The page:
Fields are the fundamental principles in QFT but you can start with a Lagrangian who describes a certain model and say "cool, those are the fields that exist physically". But then you can write another Lagrangian, maybe even contain the same fields, which describes the same physics. One of the most radical examples is 1 + 1D bosonization. You start with a theory that contains only fermions and ends with a theory containing only bosons. Totally equivalent to each other. Out of a bosonization is just a 2D trick. And the models of bosonization in more dimensions are punctual models. In 2D you can always do. In extra dimensions depends on the symmetry of the fields and the model itself. We have a model toy and through a transformation you change from bosons to fermions. Does not proceed ... it's all toy model. You can not know what is most fundamental. Or original. The question of bosonization also relates to integrability. There are 2D models that are integrable. That is, it is not possible to distinguish what is most fundamental. How is this possible if the fields are fundamental?

# doubt about quantum field theory

### #1

Posted 28 January 2017 - 08:44 PM

### #2

Posted 28 January 2017 - 09:26 PM

We have a model toy and through a transformation you change from bosons to fermions.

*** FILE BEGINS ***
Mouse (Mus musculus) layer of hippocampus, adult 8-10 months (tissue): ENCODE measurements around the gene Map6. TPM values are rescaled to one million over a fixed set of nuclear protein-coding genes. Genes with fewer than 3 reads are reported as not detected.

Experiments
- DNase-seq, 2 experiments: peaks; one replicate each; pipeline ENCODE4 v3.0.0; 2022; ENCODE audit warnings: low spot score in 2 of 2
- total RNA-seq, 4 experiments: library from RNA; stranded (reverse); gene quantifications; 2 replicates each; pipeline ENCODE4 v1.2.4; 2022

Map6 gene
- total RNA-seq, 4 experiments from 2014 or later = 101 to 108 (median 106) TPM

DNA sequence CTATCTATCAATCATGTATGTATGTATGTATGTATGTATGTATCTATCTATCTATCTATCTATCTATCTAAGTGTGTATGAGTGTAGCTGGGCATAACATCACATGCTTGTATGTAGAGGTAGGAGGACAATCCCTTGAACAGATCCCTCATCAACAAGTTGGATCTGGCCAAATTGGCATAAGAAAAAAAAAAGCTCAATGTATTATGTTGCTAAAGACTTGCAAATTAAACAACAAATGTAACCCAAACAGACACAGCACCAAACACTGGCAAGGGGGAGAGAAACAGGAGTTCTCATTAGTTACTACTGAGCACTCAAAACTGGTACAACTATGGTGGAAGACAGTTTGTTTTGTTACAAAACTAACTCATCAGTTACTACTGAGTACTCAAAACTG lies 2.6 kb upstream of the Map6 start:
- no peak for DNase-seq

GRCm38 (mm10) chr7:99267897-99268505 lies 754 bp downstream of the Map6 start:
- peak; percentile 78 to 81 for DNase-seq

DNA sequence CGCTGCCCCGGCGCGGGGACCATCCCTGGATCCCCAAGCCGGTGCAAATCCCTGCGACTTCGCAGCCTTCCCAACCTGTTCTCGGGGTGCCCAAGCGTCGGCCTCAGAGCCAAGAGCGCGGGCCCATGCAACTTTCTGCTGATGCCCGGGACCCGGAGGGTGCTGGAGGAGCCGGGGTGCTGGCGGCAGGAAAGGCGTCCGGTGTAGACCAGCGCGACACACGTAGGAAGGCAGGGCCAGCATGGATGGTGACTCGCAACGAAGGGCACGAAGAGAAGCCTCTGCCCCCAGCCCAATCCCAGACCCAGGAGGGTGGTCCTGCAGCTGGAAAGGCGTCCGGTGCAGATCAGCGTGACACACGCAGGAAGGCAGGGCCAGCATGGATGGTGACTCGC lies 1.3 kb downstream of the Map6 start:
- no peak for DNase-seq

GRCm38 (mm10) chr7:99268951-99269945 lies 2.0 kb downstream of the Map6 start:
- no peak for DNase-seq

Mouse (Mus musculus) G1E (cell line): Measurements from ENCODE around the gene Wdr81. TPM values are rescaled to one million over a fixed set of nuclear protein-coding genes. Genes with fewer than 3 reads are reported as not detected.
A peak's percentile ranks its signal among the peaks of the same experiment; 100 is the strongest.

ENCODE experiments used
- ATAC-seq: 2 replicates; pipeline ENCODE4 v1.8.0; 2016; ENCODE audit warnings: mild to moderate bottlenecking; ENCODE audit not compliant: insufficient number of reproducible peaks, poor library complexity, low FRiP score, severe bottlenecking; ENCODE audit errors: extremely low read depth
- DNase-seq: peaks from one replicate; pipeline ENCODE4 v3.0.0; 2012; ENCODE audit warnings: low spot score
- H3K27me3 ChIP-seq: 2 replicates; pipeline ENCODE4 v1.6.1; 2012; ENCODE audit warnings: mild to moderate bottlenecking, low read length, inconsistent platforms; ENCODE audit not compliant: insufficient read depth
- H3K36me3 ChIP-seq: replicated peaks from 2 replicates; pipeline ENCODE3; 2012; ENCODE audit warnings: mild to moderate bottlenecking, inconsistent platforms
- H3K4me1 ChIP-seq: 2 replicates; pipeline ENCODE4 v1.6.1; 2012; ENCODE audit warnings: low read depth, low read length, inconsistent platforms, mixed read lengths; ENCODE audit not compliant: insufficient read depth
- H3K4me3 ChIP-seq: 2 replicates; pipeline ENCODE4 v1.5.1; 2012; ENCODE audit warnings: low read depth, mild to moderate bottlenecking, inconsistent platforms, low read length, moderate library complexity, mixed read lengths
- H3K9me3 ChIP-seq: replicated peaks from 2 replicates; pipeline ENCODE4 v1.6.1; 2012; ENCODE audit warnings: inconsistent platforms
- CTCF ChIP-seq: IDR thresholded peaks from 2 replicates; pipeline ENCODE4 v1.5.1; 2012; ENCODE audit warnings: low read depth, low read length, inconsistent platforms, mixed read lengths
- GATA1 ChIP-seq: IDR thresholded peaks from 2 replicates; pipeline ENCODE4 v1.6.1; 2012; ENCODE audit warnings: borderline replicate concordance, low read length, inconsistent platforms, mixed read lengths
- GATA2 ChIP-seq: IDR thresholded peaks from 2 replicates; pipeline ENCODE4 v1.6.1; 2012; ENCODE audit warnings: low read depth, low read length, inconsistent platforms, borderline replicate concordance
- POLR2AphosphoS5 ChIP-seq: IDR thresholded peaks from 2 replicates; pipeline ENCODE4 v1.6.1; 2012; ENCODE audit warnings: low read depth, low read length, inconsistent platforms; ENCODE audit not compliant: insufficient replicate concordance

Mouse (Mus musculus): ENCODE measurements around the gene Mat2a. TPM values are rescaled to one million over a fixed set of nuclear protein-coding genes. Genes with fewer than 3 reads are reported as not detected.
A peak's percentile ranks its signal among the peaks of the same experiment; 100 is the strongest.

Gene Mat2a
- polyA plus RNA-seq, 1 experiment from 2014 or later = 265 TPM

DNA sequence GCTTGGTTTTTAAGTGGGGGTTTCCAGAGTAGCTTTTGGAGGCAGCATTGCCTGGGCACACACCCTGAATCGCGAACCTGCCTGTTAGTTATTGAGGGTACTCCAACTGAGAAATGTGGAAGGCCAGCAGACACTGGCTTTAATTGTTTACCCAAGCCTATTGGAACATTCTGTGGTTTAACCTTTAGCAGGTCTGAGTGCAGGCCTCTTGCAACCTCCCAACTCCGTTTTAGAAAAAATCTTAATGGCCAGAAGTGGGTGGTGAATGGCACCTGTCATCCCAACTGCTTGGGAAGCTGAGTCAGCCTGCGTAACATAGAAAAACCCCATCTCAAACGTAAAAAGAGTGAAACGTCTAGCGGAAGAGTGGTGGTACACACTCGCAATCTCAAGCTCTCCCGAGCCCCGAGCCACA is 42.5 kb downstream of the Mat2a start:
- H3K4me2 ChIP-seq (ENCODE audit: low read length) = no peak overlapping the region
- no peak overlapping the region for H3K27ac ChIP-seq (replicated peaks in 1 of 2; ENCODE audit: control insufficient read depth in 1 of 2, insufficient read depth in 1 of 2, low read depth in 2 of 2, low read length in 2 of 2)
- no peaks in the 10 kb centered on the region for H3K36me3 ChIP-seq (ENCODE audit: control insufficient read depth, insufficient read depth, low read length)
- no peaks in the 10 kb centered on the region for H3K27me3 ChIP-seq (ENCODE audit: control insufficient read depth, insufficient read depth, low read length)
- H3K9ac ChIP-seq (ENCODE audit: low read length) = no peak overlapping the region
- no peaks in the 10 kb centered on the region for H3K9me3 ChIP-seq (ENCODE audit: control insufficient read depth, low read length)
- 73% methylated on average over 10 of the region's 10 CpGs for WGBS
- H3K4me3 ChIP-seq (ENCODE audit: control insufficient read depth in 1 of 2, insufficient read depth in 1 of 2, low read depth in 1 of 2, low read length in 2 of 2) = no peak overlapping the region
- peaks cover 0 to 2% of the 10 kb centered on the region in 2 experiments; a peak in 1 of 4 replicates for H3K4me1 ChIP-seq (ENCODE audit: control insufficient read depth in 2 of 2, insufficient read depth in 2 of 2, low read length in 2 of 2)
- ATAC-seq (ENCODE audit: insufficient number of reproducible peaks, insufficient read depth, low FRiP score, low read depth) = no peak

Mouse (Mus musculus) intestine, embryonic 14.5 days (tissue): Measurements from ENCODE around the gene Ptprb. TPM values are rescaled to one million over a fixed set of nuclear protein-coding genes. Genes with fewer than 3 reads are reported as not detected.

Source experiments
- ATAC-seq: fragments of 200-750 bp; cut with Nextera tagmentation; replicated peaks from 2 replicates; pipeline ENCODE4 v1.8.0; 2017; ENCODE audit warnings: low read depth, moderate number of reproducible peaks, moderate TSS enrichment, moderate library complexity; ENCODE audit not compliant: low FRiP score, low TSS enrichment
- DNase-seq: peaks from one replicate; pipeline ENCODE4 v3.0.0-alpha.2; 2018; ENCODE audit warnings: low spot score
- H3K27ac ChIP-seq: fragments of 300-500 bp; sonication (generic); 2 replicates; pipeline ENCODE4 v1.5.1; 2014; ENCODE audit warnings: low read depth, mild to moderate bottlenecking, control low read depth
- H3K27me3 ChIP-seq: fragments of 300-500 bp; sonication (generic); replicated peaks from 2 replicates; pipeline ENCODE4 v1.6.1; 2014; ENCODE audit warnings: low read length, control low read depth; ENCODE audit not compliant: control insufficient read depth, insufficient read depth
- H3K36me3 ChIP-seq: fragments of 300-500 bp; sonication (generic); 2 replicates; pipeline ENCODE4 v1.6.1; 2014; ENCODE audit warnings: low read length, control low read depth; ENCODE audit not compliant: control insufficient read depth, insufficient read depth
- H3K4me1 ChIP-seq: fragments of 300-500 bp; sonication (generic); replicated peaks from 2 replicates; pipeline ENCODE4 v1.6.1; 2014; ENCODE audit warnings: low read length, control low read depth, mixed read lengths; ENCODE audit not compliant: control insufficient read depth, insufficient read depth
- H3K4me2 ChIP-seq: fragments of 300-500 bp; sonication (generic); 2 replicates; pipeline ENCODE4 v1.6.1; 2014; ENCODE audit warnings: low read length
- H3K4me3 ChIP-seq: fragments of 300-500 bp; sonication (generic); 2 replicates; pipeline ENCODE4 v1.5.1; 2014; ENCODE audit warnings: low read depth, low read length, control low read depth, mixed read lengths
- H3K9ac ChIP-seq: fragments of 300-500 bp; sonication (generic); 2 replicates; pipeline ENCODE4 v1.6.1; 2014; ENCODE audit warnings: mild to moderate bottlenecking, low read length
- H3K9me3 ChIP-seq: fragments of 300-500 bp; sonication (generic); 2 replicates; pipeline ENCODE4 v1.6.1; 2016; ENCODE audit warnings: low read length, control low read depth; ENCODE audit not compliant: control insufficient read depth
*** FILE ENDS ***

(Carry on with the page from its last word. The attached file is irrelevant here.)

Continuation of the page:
How can you get half-spin elementary stable particles starting from full-integer elementary stable particles?

If you could split particle to two new particles, they were not elementary/fundamental particles in the first place..

We have a model toy and through a transformation you change from bosons to fermions. Does not proceed ... it's all toy model.

Well, you should start from what is reality, what can be observed by naked eye:

https://www.youtube.com/watch?v=Efgy1bV2aQo

If you start from composite-boson unstable isotope, which must have full-integer spin,

it will decay be emitting gamma photon, to decrease spin by 1 unit.

Trying to get to its ground state.

f.e. U-238, has 92 protons and 146 neutrons, so it's composite-boson, with full-integer spin (0),

it's decaying to Th-234, also composite boson (spin 0),

or by double beta decay minus, also to composite boson Pu-238 (spin 0)..

So they don't need to emit any additional gamma photons.

**Edited by Sensei, 28 January 2017 - 10:23 PM.**

How To Calculate Decay Energy Of Radioactive Isotope

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### #3

Posted 16 February 2017 - 03:17 PM

Fab=[01cEx1cEy1cEz−1cEx0−BzBy−1cEyBz0−Bx−1cEz−ByBx0]{\displaystyle F_{ab}={\begin{bmatrix}0&{\frac {1}{c}}E_{x}&{\frac {1}{c}}E_{y}&{\frac {1}{c}}E_{z}\\-{\frac {1}{c}}E_{x}&0&-B_{z}&B_{y}\\-{\frac {1}{c}}E_{y}&B_{z}&0&-B_{x}\\-{\frac {1}{c}}E_{z}&-B_{y}&B_{x}&0\end{bmatrix}}}It could be more simple if you start with electromagnetic field tensors with neutrino flavours in potential scalar fields that will prove to be 1+1D

**Edited by Meter litra, 16 February 2017 - 03:52 PM.**

### #4

Posted 16 February 2017 - 07:32 PM

you have to put (math)(/math) around your formula's, but with square brackets

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